Thursday, September 04, 2014

The Great Eights

Our little man turns nine today.

He is very cool and just a little bit weird and I like him a lot. I would hang out with him even if I didn’t have to. Which, now that Minecraft exists, I technically don’t have to anymore. He is a completely self-contained ecosystem when he is attached to a screen.

But I do still hang out with him when I can. When he makes time for me, in between bouts of intensely wiggling his fingers across the screen of my handheld gadget device.

What I did that makes succumbing to Minecraft actual Quality Parenting™ is that I have tied his time playing That %&$#!! Video Game (hereafter TVG) to his first having expended an equal amount of time pursuing real-world accomplishments. For example, if he wants to play TdamnedVG for 30 minutes, first he has to put in 30 minutes of guitar practice. Being the clever fellow that he is, he negotiated the use of the gadget’s native chronometer to keep track of the elapsed time of each exercise.

With a 30-minute minimum buy-in. No 5 minutes here, 10 minutes there. I saw that coming a mile away, and built it into the original agreement.

Mostly, he’s gotten a lot better at playing guitar; but I’ve also had him watch classic movies with me—in dreaded black and white!—as well as read foundational geek literature like The Dark Knight Returns and the first run of The Ultimates. And since I won’t brook talk of TVG in my presence, I’m afraid I’ve consigned The Missus to hours on end of listening to him go on with infinite enthusiasm about whatever it is he likes so much about TVG. I mean, literally enthusiasm without end; there is no end, only the inevitable “STOP TALKING ABOUT IT NOW!!” button. The difference is, I swing for the ‘stop’ button as soon as I become aware of what he’s about to begin going on about. Or has been going on about for a while before I noticed.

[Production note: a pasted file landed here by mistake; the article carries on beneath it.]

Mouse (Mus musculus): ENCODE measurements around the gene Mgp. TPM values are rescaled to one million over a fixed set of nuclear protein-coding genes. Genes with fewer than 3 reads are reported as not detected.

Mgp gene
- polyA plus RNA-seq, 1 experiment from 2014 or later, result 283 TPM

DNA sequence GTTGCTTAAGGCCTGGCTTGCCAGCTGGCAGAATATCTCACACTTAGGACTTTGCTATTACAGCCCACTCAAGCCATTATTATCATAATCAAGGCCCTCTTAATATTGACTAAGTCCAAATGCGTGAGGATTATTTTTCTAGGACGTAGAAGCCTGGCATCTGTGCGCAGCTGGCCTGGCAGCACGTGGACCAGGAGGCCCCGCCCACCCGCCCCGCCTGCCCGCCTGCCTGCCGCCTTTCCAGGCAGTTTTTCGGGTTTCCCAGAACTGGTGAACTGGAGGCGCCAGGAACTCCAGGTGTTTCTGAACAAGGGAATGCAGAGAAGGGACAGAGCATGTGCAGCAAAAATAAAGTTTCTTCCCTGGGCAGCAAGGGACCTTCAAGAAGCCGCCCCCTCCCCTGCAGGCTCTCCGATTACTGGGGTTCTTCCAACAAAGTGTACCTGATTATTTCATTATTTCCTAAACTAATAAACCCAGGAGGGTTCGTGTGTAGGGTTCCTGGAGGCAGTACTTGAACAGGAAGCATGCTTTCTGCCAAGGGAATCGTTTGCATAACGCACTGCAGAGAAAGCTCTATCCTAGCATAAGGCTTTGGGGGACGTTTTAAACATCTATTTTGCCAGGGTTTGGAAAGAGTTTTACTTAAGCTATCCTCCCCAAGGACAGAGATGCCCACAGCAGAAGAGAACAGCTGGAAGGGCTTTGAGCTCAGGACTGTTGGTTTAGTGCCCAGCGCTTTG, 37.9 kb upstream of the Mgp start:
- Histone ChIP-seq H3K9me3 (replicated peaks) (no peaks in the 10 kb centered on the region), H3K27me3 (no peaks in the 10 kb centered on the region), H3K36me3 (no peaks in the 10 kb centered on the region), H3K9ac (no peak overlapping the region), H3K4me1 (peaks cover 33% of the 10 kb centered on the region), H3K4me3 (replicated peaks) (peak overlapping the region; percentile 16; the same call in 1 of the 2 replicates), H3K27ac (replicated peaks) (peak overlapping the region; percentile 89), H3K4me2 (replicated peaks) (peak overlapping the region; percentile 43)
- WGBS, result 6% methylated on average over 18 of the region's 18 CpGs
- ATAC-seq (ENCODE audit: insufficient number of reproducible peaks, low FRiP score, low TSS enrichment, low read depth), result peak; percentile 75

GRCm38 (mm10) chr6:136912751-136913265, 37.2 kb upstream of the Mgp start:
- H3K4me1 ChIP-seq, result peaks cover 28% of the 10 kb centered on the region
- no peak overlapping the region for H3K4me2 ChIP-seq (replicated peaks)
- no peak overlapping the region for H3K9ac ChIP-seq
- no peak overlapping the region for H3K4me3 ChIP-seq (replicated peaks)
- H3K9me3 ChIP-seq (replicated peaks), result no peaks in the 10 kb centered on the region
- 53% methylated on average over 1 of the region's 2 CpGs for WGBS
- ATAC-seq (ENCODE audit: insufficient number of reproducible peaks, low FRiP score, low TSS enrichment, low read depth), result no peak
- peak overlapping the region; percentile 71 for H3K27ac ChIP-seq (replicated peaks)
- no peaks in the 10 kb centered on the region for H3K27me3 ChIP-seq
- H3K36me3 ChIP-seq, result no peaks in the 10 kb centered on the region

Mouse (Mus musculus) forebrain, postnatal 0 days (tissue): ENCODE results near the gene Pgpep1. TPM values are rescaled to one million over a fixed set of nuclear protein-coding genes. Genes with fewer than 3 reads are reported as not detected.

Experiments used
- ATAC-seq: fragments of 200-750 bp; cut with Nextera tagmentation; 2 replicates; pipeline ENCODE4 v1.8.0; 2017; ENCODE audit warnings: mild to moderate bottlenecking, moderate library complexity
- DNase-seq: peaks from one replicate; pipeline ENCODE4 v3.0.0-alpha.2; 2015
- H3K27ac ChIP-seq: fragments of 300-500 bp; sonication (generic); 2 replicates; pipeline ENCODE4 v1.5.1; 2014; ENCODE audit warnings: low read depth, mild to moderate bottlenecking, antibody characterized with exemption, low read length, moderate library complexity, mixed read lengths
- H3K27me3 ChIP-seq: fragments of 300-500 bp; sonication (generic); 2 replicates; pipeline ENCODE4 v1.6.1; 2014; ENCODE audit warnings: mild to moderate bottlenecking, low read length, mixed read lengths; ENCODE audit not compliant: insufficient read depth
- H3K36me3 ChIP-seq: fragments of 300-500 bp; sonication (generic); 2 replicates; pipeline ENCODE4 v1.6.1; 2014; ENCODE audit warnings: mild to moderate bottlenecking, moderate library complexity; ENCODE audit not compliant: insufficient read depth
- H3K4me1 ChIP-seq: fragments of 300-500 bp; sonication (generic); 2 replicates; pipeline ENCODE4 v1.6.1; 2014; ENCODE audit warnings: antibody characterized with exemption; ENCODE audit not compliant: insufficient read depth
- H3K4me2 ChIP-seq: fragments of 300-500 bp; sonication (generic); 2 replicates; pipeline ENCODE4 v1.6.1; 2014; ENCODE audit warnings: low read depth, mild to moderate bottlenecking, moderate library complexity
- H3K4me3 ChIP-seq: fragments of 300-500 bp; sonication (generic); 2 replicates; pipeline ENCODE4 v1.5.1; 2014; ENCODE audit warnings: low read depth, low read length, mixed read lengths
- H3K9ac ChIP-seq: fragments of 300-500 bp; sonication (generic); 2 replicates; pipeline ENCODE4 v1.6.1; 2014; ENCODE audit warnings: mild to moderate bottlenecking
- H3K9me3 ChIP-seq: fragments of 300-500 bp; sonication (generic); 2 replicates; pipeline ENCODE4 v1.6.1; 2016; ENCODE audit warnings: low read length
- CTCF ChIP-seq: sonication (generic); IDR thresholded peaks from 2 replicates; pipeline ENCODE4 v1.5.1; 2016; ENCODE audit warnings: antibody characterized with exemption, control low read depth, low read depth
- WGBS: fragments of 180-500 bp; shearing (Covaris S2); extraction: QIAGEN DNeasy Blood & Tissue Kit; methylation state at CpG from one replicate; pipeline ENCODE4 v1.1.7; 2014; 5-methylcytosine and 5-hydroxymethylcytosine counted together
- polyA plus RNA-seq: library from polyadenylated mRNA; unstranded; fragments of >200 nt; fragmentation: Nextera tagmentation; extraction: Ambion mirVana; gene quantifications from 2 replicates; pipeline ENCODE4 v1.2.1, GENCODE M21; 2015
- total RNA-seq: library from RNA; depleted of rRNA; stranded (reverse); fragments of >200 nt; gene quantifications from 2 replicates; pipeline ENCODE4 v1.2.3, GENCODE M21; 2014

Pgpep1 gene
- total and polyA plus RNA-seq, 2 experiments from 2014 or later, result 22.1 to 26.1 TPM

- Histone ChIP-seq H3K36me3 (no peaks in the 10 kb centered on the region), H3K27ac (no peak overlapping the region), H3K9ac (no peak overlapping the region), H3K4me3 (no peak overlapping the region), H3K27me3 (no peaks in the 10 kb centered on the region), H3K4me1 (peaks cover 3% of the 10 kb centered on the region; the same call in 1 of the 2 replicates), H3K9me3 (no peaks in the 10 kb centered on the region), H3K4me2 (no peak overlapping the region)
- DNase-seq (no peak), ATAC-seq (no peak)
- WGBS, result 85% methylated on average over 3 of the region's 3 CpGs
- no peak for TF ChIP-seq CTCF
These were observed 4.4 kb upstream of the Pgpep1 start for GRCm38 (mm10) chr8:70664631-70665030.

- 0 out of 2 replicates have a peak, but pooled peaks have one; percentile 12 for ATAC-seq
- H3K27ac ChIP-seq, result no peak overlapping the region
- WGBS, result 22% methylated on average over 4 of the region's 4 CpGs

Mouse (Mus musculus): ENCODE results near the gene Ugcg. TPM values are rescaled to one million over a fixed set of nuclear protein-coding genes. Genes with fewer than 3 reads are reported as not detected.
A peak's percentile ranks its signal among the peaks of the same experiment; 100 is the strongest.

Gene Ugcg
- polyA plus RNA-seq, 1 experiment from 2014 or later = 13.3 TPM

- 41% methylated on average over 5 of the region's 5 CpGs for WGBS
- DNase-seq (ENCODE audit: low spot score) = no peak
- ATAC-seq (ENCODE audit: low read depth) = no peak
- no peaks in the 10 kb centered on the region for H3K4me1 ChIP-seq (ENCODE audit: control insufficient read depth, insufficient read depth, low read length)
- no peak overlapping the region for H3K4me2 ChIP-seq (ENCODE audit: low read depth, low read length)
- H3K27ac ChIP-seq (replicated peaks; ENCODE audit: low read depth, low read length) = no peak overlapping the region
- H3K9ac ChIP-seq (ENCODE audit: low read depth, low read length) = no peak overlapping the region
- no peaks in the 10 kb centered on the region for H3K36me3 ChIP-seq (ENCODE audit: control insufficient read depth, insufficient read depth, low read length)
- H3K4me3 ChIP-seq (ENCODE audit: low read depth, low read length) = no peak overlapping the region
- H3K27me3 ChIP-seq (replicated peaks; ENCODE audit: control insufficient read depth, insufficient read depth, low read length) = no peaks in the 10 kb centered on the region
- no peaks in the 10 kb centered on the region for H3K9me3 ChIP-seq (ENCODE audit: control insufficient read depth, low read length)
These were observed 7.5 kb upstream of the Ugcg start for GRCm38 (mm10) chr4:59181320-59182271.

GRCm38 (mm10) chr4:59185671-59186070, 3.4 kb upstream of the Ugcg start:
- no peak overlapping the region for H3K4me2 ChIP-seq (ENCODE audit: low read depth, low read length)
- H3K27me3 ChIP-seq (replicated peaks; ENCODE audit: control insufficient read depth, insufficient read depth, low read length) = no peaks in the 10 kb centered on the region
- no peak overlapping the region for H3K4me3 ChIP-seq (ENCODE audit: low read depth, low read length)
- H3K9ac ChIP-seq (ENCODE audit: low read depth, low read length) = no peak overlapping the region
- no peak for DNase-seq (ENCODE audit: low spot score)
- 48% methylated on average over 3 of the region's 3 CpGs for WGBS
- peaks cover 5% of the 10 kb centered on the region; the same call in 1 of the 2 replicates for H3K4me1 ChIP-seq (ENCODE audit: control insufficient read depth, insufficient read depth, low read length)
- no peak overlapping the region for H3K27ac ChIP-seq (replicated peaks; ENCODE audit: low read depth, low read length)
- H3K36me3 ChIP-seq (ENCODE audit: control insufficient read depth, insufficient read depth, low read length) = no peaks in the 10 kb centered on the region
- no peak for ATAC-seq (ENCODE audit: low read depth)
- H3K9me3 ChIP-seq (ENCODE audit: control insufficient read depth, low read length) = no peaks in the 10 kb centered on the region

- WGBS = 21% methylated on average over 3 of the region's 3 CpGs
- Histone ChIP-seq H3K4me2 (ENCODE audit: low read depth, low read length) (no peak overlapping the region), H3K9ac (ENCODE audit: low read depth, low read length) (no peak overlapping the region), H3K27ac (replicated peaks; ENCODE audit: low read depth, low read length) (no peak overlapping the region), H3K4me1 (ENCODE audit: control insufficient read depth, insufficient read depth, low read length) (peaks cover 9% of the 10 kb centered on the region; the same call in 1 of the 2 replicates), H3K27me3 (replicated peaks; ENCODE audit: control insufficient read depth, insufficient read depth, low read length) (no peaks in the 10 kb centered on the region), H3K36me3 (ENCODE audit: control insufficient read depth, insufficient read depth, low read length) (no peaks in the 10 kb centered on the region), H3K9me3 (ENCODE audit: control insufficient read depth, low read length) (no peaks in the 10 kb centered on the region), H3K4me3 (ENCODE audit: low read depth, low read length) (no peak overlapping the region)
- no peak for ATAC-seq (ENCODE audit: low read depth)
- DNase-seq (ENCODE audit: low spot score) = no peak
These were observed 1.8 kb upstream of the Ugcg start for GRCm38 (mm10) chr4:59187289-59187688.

So now he not only sings and plays “Ring Of Fire,” but his vocal melody is slightly different in a couple of key places. I don’t think it’s a mistake, but the way he hears it. It’s also a hoot to hear it sung pitch-perfect in his little boy soprano.

He’s learned a Springsteen kids’ song and already agreed to perform it at the school talent show this year. When we play together and I fumble a chord—or several—I can wait for him to come around and jump back in, and he does the same. I’m not saying he’s any kind of genius (that I know of!), but he does seem to have the knack of it.

His reading has tapered off this year, as has his output of artwork. He’s still curious and reads and understands ambitious reading assignments, but only when he’s working for Minecraft time. We’re hoping the non-elective Arts extracurricular at his school this year will rekindle some of that earlier passion for creative expression.

But I decided he had to be up to speed on TVG since all his peers at school and Taekwondo are hip deep in it. My parents didn’t give a shit about my social experience, they stuck to their guns and as a result, I was always a step behind the other kids socially. A step or a good half-decade. I was literally the only kid in my late-1960s elementary school class with a military-style buzz cut whose dad wasn’t active military.

So as a parent, I’ve tried to find a compromise I could live with, and it’s proven to be as successful as it has been frustrating. By definition, the perfect compromise!

He is tall. He is leggy, coltish, dorky tall. He’s made a lot of friends this year. Last year, the birthday party worry was whether we were going to be able to stock it with party guests, this year it was cutting down the list.